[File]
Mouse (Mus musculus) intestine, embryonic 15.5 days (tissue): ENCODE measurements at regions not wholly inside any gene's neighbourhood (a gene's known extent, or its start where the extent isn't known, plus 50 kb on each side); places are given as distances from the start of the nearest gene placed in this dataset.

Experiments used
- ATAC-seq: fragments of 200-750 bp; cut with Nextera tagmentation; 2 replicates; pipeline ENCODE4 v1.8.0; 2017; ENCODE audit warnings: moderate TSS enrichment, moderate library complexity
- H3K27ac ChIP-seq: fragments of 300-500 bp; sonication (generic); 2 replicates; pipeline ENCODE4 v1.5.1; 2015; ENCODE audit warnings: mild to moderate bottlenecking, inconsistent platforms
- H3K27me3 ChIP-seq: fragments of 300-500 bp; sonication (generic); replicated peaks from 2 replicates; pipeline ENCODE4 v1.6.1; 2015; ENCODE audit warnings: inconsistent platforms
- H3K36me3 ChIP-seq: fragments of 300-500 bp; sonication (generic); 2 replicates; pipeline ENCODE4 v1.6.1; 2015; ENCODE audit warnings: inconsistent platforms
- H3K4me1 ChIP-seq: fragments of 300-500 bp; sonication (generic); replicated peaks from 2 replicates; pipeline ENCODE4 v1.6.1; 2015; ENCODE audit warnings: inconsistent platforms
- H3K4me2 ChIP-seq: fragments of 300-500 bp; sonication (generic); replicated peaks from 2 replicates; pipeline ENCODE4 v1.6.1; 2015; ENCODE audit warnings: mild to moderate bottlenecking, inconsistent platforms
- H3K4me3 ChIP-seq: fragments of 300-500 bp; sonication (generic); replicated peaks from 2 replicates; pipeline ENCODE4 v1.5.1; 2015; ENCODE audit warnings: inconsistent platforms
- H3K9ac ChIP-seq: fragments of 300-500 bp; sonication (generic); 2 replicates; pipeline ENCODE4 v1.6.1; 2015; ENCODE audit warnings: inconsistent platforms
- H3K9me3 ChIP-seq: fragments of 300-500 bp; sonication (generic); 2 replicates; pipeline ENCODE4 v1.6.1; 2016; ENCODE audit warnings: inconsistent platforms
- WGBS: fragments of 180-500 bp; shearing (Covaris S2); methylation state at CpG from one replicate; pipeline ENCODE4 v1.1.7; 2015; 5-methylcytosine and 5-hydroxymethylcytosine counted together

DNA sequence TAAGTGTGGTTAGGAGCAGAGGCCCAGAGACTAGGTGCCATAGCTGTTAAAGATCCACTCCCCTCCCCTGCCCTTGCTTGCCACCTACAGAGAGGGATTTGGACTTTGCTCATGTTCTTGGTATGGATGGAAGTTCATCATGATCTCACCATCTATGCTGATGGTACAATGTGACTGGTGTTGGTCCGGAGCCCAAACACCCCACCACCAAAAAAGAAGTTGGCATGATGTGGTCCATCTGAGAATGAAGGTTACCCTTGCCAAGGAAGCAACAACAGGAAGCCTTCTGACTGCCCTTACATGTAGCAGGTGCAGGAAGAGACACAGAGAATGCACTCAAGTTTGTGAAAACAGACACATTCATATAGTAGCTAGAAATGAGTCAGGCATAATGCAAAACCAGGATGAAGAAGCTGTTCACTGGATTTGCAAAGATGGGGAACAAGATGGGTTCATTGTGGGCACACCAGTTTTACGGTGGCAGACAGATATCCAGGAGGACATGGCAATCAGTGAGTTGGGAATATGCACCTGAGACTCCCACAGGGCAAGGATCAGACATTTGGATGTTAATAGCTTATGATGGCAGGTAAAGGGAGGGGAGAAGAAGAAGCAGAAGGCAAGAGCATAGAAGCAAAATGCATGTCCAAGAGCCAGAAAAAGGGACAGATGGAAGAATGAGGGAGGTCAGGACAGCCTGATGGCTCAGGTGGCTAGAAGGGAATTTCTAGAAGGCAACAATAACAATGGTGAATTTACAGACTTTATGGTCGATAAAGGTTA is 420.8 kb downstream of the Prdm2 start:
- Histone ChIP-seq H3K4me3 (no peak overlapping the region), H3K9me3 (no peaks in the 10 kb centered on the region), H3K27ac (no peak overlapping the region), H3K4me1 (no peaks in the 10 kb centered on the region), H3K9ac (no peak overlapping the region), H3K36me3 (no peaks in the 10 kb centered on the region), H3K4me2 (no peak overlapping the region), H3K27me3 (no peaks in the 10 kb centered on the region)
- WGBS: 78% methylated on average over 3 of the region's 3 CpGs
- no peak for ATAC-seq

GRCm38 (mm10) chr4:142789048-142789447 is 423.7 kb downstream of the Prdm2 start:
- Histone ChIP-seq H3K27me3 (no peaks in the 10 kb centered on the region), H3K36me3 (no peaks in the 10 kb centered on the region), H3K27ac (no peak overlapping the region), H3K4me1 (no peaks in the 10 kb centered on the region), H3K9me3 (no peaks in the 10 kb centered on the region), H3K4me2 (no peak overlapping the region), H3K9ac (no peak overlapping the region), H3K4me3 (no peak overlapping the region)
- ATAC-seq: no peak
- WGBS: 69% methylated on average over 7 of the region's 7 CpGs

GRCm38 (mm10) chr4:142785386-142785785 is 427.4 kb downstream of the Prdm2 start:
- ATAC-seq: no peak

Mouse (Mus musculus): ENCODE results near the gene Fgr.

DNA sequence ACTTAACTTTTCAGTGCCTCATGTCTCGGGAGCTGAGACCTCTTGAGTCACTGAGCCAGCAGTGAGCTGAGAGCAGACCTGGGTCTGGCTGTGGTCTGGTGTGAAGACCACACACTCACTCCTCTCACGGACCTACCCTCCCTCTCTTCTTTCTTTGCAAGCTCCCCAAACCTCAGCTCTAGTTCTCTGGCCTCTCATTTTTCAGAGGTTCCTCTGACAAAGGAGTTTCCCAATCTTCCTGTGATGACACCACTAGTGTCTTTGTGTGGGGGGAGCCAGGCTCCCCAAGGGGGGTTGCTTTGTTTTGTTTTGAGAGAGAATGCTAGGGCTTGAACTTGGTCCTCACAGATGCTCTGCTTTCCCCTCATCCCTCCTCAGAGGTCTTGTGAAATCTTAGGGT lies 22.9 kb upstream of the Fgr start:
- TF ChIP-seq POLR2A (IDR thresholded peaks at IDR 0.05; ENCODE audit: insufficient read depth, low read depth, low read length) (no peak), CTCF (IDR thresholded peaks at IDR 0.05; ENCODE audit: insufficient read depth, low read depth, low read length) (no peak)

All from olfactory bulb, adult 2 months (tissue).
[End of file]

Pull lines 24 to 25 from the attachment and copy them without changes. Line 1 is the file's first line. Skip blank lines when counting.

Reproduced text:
DNA sequence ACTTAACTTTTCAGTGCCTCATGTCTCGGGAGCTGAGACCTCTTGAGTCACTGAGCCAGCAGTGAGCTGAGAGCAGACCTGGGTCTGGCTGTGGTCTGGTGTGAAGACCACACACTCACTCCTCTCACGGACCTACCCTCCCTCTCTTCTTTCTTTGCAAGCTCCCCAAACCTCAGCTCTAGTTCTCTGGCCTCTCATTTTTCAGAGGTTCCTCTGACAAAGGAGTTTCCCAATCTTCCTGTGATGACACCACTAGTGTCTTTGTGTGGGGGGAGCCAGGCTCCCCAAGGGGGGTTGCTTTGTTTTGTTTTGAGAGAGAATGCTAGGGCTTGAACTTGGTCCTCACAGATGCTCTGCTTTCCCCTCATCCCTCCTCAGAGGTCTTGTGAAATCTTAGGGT lies 22.9 kb upstream of the Fgr start:
- TF ChIP-seq POLR2A (IDR thresholded peaks at IDR 0.05; ENCODE audit: insufficient read depth, low read depth, low read length) (no peak), CTCF (IDR thresholded peaks at IDR 0.05; ENCODE audit: insufficient read depth, low read depth, low read length) (no peak)